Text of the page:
In addition to developer incentives, over the last few years, there have been a  host of buyer incentives at developments, used to entice buyers to seal the  deal. Examples include a $10,000 to $15,000 incentive from The Partnership for  New Communities applied towards down payment and closing costs. Some  developments offered a few months of free living, while others offered  financial credit for furnishing the units. “In terms of individual buyers, first-time homebuyer programs at local, state or  even federal levels exist but are used typically on the margins, if at all,” says Klawiter.  

 Crystal Ball

 With 2012 soon drawing to a close, how do these Chicagoland real estate  professionals see prices, availability, buyers' expectations and demands, etc.  going in the next year or two? If only we could look into the future with our  own Cooperator crystal ball and get a clear view of the area in the next few  years.  

 What’s the long view of the region as a place to live in general? Has the recession  leveled the playing field somewhat for young families, singles, and other  non-millionaire folks? And finally, is it a more feasible place to buy property  now?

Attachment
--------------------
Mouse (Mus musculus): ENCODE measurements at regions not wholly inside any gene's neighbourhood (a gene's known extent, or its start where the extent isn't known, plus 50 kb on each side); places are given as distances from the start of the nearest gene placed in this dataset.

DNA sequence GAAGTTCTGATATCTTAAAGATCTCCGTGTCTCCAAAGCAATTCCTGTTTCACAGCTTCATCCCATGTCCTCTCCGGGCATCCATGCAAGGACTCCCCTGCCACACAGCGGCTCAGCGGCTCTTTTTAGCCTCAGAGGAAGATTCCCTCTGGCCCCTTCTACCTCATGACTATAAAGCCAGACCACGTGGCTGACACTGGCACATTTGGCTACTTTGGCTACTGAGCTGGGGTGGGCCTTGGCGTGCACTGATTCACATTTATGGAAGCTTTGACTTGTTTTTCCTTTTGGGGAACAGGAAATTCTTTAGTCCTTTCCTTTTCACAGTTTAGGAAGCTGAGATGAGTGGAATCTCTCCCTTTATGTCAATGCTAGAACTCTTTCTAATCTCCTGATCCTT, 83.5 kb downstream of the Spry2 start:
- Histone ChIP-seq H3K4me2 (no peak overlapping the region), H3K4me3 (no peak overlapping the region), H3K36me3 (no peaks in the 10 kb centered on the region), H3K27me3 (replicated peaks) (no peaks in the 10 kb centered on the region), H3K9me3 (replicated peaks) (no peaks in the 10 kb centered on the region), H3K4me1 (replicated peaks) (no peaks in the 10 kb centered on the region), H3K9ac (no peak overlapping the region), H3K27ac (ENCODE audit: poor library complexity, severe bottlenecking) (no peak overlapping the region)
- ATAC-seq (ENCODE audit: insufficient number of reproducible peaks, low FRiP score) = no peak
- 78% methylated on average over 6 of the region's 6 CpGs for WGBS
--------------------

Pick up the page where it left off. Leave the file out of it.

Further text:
“That’s the $64,000 question,” says Klawiter. “Time will tell. Good product abounds for first-time homebuyers, but banks have  tightened underwriting and valuation standards and this often offsets the  perceived value a first time homebuyer can expect in many markets. Buyers and  businesses remain bullish on Chicago, especially given demographic trends and  increasing employment. For every buyer seeking an opportunity, there are  sellers coming to grips with lost value in the units they would be inclined to  sell. Valuation is still difficult.”  

 Klawiter says that there are promising developments on the horizon, including  Museum Park, a 62-story high-rise located in Chicago’s South Loop.  

 “They are coming online with Related Midwest taking over the marketing and sales,” he says. “Their launch will be successful because of location, the strength and expertise  of Related Midwest and the quality of the units.”